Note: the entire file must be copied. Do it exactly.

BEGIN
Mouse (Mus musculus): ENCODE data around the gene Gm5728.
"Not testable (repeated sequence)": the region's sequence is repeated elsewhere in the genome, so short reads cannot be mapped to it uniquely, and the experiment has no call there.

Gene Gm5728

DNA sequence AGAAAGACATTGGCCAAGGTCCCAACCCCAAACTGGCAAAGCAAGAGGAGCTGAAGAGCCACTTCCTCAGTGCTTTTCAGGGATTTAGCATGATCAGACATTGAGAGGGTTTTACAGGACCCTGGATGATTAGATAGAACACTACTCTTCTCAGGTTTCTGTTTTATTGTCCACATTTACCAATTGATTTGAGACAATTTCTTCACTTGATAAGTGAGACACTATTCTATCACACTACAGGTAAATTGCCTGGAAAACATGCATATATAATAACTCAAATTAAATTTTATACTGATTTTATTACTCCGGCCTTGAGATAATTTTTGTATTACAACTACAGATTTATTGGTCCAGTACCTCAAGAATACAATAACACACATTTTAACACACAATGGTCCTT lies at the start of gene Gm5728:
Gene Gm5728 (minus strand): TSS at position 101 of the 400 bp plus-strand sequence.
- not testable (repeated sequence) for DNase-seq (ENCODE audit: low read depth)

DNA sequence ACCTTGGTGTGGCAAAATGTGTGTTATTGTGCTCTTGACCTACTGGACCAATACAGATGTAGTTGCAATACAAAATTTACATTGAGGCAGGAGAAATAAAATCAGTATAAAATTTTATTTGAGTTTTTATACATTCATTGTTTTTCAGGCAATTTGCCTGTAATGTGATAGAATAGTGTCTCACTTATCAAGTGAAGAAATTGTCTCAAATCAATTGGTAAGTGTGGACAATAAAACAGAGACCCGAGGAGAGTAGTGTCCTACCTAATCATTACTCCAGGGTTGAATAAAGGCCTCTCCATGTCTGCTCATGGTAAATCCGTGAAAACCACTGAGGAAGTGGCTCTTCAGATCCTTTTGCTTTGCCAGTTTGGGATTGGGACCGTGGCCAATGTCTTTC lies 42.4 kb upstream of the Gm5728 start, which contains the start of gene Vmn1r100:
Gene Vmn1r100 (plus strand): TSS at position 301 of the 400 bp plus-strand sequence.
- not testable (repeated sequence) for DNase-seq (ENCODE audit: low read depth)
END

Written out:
Mouse (Mus musculus): ENCODE data around the gene Gm5728.
"Not testable (repeated sequence)": the region's sequence is repeated elsewhere in the genome, so short reads cannot be mapped to it uniquely, and the experiment has no call there.

Gene Gm5728

DNA sequence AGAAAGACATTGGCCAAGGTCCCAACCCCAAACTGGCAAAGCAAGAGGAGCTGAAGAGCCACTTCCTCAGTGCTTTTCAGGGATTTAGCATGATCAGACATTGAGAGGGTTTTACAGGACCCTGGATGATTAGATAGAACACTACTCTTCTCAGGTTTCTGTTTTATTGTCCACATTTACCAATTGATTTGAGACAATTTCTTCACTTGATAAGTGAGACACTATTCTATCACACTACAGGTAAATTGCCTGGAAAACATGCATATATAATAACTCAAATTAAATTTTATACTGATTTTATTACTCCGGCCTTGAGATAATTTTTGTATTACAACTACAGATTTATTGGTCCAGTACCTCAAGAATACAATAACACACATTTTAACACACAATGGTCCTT lies at the start of gene Gm5728:
Gene Gm5728 (minus strand): TSS at position 101 of the 400 bp plus-strand sequence.
- not testable (repeated sequence) for DNase-seq (ENCODE audit: low read depth)

DNA sequence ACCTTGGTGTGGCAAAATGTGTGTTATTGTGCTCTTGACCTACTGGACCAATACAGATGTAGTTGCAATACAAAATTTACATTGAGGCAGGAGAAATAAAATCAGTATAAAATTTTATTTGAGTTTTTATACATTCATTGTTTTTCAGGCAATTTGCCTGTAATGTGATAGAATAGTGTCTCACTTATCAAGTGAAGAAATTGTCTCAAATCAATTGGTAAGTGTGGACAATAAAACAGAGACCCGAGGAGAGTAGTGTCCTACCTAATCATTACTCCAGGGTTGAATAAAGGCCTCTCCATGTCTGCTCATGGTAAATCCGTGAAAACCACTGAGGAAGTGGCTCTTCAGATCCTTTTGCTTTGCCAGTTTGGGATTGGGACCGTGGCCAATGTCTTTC lies 42.4 kb upstream of the Gm5728 start, which contains the start of gene Vmn1r100:
Gene Vmn1r100 (plus strand): TSS at position 301 of the 400 bp plus-strand sequence.
- not testable (repeated sequence) for DNase-seq (ENCODE audit: low read depth)